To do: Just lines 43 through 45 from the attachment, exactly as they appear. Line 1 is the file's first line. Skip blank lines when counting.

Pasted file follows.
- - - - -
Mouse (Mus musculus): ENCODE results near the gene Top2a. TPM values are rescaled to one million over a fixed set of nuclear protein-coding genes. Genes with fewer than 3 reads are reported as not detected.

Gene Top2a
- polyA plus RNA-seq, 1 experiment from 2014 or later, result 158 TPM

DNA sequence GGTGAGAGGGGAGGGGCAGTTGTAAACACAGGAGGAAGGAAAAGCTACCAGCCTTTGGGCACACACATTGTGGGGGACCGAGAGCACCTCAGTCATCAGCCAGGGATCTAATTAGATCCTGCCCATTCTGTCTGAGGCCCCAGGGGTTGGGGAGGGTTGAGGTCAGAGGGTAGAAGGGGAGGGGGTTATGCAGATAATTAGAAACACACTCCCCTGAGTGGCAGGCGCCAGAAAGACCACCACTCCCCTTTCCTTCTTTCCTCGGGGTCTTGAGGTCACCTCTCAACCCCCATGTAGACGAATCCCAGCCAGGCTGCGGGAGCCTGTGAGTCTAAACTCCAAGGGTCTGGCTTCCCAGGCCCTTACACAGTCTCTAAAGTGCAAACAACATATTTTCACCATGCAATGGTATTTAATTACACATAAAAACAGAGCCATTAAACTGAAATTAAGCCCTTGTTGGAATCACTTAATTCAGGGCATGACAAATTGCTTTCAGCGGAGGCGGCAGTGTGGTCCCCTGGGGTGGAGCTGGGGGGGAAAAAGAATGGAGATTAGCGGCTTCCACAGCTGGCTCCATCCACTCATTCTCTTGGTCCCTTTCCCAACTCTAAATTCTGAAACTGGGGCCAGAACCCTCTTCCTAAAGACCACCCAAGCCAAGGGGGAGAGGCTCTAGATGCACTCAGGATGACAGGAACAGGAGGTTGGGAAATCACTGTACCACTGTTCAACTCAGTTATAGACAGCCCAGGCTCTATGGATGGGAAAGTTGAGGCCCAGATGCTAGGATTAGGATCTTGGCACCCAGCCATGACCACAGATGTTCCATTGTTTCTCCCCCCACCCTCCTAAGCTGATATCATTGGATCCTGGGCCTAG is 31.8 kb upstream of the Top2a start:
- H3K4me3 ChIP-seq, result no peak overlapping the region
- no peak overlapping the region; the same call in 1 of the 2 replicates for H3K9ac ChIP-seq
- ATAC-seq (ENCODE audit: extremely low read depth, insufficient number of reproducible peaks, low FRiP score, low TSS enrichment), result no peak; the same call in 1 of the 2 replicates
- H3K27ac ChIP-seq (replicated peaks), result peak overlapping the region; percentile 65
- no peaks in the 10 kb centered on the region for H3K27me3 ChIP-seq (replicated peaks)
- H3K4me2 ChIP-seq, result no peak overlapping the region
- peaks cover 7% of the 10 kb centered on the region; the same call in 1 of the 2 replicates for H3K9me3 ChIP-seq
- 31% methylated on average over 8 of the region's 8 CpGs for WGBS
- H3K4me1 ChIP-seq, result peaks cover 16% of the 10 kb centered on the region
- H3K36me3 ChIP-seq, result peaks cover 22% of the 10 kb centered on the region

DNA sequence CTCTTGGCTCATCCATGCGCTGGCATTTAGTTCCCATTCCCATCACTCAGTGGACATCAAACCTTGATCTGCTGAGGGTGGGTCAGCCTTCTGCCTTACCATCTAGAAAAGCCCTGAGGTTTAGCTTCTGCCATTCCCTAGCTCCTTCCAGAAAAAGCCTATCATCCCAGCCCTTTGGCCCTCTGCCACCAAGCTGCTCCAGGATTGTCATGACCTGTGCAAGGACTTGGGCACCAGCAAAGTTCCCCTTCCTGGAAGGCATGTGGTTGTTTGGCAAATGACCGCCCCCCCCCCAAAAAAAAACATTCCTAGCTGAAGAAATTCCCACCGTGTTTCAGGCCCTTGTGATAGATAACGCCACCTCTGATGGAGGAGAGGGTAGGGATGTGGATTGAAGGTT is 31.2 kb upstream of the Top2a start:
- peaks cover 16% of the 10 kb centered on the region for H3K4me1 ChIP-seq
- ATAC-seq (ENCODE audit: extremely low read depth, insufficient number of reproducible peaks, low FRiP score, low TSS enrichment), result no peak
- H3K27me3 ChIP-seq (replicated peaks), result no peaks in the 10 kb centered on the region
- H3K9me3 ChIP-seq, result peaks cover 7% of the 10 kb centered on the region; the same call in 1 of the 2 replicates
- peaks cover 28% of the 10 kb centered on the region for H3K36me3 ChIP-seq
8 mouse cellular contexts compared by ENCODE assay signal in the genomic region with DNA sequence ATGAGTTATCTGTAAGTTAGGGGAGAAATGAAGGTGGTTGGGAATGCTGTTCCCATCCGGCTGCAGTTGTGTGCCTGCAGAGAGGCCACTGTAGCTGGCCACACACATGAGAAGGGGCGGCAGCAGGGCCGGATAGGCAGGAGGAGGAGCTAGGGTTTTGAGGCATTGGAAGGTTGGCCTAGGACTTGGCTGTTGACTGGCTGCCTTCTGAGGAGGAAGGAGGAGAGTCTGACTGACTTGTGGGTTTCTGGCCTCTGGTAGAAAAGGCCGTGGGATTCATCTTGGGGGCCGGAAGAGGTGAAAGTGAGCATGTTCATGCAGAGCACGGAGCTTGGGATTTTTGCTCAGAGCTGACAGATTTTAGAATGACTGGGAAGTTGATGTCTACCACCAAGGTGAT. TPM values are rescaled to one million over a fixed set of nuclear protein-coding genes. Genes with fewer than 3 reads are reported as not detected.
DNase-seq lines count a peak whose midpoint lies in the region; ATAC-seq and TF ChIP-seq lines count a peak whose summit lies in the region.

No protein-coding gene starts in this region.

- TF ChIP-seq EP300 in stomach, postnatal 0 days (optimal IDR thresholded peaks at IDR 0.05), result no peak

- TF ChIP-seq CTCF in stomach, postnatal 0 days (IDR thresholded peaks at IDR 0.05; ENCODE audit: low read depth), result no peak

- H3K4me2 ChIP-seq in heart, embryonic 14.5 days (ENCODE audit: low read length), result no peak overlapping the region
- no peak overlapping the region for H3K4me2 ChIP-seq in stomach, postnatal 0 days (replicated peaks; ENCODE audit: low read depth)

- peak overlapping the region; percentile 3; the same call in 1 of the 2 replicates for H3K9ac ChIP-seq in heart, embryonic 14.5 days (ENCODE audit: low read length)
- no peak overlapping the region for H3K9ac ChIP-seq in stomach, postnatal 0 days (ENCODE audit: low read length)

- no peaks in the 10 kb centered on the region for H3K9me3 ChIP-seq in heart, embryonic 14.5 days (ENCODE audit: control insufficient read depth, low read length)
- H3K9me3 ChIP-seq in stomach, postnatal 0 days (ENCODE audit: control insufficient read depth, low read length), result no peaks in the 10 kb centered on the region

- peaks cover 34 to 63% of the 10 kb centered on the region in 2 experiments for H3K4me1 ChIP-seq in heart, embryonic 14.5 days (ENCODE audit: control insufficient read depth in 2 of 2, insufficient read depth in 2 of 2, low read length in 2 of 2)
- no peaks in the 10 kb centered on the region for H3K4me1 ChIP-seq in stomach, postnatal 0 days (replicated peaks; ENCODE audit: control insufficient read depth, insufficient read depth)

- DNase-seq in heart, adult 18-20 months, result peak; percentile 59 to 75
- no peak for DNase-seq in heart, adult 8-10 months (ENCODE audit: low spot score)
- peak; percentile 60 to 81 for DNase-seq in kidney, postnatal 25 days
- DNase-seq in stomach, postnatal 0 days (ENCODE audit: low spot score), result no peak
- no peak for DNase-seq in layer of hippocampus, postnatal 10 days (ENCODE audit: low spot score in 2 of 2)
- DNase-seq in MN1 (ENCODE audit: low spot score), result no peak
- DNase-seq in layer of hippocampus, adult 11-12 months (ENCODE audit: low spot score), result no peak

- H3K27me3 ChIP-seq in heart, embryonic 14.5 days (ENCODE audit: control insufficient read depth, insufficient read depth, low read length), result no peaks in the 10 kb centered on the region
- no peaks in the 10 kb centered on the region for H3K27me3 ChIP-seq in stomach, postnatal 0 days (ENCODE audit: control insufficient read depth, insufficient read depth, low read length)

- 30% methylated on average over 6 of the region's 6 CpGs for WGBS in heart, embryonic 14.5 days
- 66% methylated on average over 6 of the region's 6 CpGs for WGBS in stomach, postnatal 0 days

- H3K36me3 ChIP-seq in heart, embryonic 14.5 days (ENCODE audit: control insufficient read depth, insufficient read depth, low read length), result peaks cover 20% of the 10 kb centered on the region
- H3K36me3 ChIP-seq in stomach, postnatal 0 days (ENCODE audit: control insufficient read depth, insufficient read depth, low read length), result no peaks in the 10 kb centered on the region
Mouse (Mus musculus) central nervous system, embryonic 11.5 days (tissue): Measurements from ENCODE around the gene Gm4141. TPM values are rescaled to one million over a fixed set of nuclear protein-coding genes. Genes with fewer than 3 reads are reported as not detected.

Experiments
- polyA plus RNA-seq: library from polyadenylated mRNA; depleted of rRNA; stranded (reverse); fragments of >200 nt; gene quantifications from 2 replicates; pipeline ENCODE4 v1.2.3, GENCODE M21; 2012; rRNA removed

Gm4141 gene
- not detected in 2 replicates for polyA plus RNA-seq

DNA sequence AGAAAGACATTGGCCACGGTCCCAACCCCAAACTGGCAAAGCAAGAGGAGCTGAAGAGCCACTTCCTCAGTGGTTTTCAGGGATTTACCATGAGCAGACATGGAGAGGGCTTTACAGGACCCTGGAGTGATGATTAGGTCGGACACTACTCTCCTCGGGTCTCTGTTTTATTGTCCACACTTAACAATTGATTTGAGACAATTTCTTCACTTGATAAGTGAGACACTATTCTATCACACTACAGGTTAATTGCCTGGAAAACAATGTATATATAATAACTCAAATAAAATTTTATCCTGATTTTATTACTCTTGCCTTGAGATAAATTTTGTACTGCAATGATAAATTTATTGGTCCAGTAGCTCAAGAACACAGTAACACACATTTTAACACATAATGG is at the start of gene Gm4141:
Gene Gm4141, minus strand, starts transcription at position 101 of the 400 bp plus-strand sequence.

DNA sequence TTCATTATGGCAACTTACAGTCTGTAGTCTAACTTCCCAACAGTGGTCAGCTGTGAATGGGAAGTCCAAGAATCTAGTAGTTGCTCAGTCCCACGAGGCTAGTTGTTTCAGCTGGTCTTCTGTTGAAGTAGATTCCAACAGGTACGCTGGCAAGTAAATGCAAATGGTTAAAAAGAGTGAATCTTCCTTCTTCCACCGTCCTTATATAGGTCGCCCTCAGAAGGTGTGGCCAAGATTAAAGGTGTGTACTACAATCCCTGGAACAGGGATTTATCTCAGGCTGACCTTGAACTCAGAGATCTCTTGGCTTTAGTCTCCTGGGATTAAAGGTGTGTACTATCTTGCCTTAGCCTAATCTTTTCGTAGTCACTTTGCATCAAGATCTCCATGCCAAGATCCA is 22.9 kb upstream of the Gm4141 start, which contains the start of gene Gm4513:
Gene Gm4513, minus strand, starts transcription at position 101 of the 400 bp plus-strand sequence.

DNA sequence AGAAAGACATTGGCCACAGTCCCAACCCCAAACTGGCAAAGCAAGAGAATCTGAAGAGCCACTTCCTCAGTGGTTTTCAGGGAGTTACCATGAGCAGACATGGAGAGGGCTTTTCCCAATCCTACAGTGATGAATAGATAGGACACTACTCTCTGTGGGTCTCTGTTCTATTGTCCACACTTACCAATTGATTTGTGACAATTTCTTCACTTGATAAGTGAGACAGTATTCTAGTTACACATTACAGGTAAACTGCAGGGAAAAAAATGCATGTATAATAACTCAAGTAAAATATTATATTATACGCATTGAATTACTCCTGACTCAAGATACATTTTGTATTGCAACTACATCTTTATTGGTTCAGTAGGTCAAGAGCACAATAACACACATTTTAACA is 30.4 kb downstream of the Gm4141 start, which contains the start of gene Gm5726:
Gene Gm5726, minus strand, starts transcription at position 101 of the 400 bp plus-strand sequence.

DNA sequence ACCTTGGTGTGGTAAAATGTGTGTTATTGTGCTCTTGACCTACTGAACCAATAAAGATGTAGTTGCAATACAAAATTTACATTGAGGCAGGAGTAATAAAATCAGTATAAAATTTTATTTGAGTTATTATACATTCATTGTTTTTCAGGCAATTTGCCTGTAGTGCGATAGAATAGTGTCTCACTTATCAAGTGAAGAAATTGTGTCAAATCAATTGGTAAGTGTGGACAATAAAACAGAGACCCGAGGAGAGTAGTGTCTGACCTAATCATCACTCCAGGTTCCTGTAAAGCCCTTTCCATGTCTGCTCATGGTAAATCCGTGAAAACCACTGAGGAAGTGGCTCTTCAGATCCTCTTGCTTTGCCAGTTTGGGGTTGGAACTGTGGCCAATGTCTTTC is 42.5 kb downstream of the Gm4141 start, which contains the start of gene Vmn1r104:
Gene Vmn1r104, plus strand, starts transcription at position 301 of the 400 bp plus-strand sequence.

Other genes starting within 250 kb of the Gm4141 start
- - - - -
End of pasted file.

- 30% methylated on average over 6 of the region's 6 CpGs for WGBS in heart, embryonic 14.5 days
- 66% methylated on average over 6 of the region's 6 CpGs for WGBS in stomach, postnatal 0 days

- H3K36me3 ChIP-seq in heart, embryonic 14.5 days (ENCODE audit: control insufficient read depth, insufficient read depth, low read length), result peaks cover 20% of the 10 kb centered on the region